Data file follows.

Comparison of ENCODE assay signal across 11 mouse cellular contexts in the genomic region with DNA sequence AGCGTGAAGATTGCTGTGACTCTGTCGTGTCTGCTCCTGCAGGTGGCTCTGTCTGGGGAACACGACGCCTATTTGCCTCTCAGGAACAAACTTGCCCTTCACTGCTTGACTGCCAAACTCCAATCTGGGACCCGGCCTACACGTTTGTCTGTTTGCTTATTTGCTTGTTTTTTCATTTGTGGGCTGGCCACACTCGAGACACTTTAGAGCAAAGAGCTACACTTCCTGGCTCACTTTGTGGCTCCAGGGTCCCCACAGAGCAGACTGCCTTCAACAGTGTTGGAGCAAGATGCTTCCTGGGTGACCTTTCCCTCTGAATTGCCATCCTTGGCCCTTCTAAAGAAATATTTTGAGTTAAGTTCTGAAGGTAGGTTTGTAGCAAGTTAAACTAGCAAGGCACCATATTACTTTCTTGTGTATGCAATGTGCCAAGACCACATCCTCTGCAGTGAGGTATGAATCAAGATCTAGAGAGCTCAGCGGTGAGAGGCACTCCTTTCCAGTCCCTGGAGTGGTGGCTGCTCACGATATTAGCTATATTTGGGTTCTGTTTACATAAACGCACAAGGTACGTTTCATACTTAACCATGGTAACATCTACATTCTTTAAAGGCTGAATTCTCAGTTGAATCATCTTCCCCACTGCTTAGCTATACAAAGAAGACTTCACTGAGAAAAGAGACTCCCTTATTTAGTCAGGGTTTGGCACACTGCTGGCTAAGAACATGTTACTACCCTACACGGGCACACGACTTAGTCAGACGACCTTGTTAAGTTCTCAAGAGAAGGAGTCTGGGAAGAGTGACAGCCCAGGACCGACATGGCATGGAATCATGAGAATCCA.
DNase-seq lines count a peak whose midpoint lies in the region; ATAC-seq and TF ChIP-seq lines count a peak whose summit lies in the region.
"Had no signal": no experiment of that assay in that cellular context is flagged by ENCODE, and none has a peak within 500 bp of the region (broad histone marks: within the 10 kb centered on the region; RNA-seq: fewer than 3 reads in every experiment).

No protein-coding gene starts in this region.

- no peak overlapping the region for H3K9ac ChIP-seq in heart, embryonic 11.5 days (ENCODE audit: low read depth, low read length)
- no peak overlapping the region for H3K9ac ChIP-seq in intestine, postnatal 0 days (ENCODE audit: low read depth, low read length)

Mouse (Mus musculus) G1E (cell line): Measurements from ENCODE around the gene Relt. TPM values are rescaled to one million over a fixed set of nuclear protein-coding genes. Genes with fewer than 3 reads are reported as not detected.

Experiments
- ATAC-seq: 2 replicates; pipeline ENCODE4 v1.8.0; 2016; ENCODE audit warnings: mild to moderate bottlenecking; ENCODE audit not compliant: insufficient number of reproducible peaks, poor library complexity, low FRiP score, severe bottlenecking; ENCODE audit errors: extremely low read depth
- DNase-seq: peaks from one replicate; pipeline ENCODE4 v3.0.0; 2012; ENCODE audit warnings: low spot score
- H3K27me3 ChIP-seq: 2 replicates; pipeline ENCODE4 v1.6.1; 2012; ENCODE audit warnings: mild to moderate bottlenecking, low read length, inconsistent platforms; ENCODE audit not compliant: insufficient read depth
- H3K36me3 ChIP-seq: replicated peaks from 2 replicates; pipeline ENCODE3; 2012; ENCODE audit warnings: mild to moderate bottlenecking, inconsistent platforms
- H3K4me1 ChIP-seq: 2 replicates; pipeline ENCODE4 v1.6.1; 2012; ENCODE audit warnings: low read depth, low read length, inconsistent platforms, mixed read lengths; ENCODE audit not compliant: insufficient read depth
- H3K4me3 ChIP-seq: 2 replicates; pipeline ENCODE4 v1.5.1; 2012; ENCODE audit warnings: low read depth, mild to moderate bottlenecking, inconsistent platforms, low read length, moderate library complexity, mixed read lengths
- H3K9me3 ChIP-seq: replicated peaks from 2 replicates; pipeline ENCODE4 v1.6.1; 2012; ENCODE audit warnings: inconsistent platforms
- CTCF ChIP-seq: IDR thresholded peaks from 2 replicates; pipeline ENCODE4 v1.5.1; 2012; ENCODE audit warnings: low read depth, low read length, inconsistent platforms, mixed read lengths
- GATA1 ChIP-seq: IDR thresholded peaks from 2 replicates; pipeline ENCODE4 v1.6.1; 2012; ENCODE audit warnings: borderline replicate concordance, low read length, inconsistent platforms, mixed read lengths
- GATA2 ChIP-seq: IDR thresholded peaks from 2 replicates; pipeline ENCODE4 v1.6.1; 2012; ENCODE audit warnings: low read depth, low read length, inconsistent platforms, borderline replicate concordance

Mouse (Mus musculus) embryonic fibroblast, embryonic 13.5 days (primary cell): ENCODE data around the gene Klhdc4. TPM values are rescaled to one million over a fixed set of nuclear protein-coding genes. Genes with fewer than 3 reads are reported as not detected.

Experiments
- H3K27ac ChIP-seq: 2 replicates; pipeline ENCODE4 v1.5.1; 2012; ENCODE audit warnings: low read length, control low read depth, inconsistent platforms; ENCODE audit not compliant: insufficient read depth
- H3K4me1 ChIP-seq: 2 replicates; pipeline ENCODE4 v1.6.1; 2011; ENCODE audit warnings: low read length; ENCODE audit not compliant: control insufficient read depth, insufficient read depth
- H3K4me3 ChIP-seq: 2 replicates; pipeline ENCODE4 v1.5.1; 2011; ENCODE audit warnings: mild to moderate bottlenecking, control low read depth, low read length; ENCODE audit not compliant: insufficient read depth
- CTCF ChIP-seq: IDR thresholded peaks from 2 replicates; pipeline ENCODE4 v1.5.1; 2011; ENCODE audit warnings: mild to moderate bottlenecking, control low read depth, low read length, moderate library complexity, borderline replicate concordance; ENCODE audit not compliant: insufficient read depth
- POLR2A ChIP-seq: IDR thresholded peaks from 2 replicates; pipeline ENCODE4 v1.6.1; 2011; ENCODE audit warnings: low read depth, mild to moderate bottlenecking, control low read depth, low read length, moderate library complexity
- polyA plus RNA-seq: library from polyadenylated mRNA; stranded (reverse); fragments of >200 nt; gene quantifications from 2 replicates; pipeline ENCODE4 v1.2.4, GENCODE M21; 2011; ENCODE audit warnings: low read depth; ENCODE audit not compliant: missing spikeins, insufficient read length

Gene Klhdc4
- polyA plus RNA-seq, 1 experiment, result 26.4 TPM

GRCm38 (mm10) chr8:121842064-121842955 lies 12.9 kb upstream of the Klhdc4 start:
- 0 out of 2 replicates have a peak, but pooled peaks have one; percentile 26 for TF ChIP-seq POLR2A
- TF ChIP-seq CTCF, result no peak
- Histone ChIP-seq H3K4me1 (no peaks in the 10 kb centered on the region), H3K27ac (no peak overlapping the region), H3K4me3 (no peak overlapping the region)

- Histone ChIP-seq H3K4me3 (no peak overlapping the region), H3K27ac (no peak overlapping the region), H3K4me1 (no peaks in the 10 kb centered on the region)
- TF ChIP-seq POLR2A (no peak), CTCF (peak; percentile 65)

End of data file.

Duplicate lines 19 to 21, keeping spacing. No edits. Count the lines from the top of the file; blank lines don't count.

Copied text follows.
Mouse (Mus musculus) embryonic fibroblast, embryonic 13.5 days (primary cell): ENCODE data around the gene Klhdc4. TPM values are rescaled to one million over a fixed set of nuclear protein-coding genes. Genes with fewer than 3 reads are reported as not detected.

Experiments
- H3K27ac ChIP-seq: 2 replicates; pipeline ENCODE4 v1.5.1; 2012; ENCODE audit warnings: low read length, control low read depth, inconsistent platforms; ENCODE audit not compliant: insufficient read depth